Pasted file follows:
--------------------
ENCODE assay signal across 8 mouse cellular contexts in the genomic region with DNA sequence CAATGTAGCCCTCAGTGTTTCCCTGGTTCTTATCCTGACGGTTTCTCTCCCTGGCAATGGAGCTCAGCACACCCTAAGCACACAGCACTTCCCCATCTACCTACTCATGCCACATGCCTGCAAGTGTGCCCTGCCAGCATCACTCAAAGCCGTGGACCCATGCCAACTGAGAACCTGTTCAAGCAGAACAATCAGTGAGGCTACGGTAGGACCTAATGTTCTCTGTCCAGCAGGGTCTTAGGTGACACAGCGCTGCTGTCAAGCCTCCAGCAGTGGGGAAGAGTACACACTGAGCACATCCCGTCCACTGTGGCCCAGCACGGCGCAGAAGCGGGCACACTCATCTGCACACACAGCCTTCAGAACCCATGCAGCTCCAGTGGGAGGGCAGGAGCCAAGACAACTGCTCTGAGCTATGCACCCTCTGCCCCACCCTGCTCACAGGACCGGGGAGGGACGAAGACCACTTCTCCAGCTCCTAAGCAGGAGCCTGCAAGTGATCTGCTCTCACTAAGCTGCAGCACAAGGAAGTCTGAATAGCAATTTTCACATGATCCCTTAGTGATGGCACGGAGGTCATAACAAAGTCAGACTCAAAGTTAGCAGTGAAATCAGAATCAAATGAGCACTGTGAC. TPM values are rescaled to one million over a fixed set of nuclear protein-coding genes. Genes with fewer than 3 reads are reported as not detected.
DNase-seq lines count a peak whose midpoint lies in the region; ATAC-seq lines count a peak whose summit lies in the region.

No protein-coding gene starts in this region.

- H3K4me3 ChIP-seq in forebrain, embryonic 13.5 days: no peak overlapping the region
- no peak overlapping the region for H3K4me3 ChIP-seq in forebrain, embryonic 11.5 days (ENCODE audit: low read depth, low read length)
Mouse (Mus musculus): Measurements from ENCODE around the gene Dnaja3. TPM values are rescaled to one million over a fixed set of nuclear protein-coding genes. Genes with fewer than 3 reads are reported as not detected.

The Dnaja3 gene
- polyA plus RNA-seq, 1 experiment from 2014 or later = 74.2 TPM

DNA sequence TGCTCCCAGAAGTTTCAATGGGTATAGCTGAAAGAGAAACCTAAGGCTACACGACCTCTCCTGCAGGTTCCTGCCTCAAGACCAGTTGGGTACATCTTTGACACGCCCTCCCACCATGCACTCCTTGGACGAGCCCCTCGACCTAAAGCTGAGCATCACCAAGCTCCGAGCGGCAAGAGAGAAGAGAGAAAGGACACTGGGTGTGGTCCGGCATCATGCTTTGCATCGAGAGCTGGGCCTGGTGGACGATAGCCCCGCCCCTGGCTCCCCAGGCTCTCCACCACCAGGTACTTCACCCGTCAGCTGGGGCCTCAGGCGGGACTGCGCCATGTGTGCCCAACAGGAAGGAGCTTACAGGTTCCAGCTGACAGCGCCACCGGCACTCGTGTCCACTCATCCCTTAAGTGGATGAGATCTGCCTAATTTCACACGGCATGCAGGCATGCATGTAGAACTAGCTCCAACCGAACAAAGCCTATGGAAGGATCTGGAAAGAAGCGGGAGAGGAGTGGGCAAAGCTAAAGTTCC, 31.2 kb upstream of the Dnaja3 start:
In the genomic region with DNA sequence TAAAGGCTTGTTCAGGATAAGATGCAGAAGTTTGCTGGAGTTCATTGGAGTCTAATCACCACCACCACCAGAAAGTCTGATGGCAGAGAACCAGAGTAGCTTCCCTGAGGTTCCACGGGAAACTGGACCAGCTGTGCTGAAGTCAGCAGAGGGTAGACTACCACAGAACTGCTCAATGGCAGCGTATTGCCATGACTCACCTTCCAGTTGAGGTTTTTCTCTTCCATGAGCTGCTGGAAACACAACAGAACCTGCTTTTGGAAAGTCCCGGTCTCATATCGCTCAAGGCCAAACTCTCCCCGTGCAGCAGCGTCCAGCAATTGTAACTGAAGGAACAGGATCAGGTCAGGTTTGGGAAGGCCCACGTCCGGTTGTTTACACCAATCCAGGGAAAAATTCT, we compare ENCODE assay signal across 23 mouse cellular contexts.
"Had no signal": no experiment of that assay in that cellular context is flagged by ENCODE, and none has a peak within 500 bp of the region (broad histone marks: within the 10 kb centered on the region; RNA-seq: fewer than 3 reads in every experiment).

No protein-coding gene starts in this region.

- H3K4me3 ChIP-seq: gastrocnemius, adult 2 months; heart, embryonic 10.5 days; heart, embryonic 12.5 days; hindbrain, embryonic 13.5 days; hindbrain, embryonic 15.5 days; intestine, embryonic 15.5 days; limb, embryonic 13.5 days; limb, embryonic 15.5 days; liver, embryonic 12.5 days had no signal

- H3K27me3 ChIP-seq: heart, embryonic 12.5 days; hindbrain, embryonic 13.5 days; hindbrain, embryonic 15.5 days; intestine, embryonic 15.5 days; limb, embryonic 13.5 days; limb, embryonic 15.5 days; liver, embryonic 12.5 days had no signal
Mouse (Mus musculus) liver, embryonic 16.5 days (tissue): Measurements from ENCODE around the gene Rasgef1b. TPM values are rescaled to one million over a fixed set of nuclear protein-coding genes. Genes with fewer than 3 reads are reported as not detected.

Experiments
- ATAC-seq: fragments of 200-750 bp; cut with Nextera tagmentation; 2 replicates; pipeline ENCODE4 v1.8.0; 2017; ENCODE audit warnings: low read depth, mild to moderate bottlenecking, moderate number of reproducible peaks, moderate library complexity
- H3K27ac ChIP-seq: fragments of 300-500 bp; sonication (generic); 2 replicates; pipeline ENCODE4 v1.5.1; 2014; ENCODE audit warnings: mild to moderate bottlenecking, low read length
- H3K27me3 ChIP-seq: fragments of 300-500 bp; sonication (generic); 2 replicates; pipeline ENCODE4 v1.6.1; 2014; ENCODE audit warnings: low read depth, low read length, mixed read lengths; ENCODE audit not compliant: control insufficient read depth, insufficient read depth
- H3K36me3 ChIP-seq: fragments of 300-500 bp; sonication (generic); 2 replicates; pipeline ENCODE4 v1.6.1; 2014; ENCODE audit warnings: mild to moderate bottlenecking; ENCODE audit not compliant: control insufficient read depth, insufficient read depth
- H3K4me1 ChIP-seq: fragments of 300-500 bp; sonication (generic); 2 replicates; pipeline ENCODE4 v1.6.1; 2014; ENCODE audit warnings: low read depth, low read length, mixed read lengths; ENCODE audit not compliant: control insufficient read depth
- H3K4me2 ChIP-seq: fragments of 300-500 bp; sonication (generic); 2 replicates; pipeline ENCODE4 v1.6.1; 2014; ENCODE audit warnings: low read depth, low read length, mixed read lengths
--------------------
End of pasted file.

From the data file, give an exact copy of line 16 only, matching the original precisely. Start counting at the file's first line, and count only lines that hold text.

Experiments